Ten Ways to Make Your Band More Respectable

This isn't a post about how to get fans for your band. This is about something else that's arguably just as important: how your band is viewed by the community that you need to work with. Here's ten ways to make your band appear more respectable, likeable and ultimately more professional to promoters, recording engineers, venues and more.

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This isn't a post about how to get fans for your band. This is about something else that's arguably just as important: how your band is viewed by the community that you need to work with. Here's ten ways to make your band appear more respectable, likeable and ultimately more professional to promoters, recording engineers, venues and more.

1. Be on Time

There's nothing worse than someone being late to a studio session or missing the sound check for a gig. Don't be that band! Show up on time to everything and you'll gather a reputation for being a reliable group.

2. Have the Gear

By saying this I don't mean you need to have expensive gear (that's a whole different debate), but you do need to have gear that works. If you're a guitarist make sure to always turn up with a working guitar as well as spare strings, picks and anything else you could need. It's basic logic but it's amazing how many times I've seen people turn up without any spare kit should something go wrong or need changing.

3. Support Other Bands

This may sound counter-intuitive, as aren't other bands your competition after all? Yes, but when you're part of a music scene, word quickly gets around if you're a difficult band to work with. Make sure you always treat other bands with respect. Help them out and hopefully they'll help you out too.

4. Don't Exaggerate

Don't tell your recording engineer you have a whole album ready if you don't. Don't claim to be able to play a hour long set if you can't. The people who work with you will respect you more for being honest, even if that means admitting you're not the huge act that you want to be.

5. Work for Less Money (at Least Initially)

I'm all for aspiring to make a living with music, but everyone has to start out at the bottom. That means you have to work for low pay or even just drinks money at the beginning. Forget about those big pay checks. However, also make sure you're being paid when you deserve to be. Don't let people mess you about and use you! Sadly it happens a lot in the industry.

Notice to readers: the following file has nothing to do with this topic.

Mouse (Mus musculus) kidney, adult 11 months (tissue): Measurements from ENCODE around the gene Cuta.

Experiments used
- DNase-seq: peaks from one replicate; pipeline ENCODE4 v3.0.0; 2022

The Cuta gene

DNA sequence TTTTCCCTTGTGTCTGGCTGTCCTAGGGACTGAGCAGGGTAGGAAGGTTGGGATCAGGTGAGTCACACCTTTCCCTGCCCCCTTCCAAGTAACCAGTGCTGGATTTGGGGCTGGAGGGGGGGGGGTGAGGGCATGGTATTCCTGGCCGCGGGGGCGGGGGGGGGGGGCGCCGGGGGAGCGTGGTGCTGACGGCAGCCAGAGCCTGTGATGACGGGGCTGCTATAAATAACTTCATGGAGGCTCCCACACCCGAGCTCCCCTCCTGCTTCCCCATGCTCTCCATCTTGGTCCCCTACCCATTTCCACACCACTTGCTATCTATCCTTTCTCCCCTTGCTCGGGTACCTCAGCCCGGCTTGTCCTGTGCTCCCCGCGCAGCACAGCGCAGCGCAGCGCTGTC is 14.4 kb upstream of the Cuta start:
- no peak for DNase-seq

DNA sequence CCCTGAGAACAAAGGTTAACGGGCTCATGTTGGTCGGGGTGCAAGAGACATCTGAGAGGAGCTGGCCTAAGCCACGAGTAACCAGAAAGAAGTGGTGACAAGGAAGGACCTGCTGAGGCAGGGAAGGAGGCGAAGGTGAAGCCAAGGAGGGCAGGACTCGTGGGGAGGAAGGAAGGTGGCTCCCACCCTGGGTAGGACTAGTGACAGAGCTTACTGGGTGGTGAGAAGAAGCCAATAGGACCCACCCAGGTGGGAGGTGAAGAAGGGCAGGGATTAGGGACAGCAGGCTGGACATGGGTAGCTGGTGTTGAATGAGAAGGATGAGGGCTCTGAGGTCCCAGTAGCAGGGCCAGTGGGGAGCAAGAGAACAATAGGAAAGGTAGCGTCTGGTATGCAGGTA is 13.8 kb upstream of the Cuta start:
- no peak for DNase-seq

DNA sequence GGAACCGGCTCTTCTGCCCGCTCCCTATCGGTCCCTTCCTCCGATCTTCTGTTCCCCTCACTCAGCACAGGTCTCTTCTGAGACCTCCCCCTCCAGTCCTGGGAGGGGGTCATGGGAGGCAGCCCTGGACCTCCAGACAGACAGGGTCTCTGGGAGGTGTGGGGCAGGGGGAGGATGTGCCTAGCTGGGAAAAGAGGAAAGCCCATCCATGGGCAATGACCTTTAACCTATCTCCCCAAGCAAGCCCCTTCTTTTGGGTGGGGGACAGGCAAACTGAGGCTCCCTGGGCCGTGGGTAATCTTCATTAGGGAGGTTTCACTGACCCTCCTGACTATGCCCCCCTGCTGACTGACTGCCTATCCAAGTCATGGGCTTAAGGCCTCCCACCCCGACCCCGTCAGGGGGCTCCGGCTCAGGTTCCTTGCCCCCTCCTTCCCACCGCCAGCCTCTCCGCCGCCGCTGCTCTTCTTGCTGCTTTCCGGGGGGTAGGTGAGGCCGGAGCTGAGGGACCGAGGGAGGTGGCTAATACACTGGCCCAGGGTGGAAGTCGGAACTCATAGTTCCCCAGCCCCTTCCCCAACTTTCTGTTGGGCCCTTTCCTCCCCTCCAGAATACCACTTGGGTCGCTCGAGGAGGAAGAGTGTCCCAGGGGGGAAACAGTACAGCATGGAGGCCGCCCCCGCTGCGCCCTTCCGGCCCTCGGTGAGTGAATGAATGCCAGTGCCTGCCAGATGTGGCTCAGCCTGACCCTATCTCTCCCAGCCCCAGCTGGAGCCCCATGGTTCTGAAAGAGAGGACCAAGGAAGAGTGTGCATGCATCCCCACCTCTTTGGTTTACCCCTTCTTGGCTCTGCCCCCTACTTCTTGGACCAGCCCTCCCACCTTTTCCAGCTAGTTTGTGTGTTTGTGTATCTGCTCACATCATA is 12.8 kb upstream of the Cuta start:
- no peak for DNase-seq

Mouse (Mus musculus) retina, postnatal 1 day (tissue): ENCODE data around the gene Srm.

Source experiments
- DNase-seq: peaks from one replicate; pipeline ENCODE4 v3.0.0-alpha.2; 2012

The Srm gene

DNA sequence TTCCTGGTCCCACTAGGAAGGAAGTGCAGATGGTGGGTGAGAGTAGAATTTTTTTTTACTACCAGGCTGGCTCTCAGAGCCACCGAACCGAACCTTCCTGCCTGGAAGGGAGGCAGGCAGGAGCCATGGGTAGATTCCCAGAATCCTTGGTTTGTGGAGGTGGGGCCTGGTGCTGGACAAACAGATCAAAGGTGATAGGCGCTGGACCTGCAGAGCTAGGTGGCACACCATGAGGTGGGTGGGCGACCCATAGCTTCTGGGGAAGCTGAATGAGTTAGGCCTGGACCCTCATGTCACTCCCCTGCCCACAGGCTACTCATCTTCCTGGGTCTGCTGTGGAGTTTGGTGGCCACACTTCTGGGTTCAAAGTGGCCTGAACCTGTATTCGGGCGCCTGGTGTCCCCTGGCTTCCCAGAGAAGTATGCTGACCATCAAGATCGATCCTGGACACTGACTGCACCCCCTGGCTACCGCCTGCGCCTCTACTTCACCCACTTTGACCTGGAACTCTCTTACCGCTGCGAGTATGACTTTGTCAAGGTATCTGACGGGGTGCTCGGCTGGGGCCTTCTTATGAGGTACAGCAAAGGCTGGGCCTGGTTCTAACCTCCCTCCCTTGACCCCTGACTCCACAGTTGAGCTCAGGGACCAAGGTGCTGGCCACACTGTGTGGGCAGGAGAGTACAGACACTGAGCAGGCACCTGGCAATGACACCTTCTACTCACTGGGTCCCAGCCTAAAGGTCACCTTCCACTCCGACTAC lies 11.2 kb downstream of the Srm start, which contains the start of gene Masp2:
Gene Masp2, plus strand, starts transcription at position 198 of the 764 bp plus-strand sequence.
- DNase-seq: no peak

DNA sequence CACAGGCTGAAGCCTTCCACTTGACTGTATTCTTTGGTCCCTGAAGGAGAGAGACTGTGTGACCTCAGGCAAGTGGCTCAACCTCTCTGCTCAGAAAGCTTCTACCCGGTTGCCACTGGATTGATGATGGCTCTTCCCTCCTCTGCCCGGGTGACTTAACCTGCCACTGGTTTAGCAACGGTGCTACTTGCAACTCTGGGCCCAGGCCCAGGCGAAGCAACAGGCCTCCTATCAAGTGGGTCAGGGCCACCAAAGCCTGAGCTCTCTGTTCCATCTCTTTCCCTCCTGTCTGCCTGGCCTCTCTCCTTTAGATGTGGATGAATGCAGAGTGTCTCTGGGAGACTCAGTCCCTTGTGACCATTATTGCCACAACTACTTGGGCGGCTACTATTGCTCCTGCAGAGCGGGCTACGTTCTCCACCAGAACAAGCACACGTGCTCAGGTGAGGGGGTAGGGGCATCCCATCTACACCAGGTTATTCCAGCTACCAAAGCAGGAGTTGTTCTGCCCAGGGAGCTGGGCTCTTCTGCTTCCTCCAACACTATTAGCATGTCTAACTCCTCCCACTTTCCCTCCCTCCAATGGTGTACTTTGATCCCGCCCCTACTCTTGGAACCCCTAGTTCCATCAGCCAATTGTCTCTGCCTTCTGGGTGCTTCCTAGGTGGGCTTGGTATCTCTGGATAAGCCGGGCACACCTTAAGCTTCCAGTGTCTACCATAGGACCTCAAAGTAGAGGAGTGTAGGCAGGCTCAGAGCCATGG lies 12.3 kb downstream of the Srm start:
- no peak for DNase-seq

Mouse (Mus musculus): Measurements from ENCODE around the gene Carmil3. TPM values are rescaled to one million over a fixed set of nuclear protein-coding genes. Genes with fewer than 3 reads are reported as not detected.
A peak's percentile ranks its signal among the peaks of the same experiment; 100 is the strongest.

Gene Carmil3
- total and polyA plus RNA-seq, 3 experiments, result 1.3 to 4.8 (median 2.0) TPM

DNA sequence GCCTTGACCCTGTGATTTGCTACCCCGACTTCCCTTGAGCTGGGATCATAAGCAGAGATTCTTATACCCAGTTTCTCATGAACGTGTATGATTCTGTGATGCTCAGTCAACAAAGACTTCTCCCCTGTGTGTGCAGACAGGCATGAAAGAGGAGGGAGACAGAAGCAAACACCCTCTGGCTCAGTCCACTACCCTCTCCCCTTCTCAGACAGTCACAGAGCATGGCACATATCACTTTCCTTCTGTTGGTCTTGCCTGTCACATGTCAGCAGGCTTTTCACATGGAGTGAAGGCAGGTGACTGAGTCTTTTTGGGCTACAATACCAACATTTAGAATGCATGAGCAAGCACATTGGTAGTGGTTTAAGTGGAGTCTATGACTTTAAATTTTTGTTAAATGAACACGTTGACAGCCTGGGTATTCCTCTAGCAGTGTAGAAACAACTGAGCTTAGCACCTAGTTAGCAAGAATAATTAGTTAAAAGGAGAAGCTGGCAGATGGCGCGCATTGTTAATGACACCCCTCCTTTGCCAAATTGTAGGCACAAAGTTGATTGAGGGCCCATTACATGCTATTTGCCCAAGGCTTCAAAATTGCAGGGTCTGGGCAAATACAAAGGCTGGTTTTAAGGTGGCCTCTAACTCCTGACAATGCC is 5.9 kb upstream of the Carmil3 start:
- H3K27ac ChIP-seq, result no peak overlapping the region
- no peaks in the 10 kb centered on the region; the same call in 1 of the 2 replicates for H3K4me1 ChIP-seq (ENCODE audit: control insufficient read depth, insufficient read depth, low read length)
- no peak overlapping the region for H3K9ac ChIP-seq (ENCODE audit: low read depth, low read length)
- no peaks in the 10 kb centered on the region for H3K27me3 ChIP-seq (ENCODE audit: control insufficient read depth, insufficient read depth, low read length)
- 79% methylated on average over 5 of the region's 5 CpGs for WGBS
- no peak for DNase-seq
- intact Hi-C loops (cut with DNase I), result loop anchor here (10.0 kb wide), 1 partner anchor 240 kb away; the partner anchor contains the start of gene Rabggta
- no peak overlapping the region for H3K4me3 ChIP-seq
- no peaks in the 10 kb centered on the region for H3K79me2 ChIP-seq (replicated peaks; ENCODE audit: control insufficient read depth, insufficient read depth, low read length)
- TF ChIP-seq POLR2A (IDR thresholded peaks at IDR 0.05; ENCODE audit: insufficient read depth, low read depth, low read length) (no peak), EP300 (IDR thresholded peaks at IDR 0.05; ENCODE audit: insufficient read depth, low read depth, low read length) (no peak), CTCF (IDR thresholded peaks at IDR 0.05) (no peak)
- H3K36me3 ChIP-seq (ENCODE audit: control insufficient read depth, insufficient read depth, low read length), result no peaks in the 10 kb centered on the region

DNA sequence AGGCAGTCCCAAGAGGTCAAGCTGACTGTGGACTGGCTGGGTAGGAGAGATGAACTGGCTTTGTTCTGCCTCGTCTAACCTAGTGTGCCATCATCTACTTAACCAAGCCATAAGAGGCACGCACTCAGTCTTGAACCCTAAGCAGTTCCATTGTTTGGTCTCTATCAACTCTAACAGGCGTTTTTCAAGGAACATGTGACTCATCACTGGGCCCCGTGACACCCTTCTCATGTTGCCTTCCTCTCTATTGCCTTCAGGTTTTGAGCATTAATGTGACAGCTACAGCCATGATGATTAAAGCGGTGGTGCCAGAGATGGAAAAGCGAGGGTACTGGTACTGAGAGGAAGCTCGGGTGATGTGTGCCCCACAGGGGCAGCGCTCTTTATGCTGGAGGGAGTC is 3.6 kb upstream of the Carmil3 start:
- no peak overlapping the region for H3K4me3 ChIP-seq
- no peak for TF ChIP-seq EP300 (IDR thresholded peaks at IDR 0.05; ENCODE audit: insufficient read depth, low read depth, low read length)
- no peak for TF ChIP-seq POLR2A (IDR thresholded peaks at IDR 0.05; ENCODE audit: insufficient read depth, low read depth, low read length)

6. Work as a Team

Make sure your band gets on and works well together. No one will want to book or work with a band that's constantly arguing and disagreeing over everything.

7. Give Tight Live Shows

Your live show needs to be well rehearsed and completely tight. Make sure everyone knows their parts and the setlist. Venues will want bands that play consistently good shows to come back.

8. Look Professional Online

Make sure your email isn't JohnSmithxxx1999@gmail.com, or no venue, promoter or label is going to contact your band. Also make sure that when you interact online it's with good grammar and spelling, you need to come across like professionals.

9. Don't Overdo Alcohol on Stage

No one wants to deal with a band so drunk that they're falling off stage. Plus venues won't appreciate you drinking all their booze if you're being paid in drinks!

10. Clean Up After Yourself

Never leave a stage or recording studio full of your mess for the owner to clean up, or they'll certainly not be inviting you back. It only takes five minutes to clean up at the end of a show or session, do it!

I hope this list helps, let me know in the comments if you have any extra tips!

About the Author: By Sebastian Schmidt.

4 comments sorted by best / new / date

    Leather Sleeves
    All great advice, but sadly, you can do all those things and it won't always matter. I've been unfortunate enough to play in a band as well as be a promoter. Some of the most popular bands in the area are also the least professional I've worked with. That being said, the top bands (ones with contracts and professional recordings) are usually very professional in their dealings. So, perhaps it would do to stress the importance of patients and steadfastness. You can do all the right things, but it may take years before anyone notices.
    SebSchmidt
    That's a very good point, all this advice is indeed totally useless without patience and perseverance!
    ghidorah89
    I like your points. If I ever knew that before, maybe my musical carrier had been more successful?! I remember that we mess the studio, drunken and bothered, cause we don't got what we wanted... Being famous and rich... XD Now, I know it better. Every young musican should regard your advices, then it should work... With patience.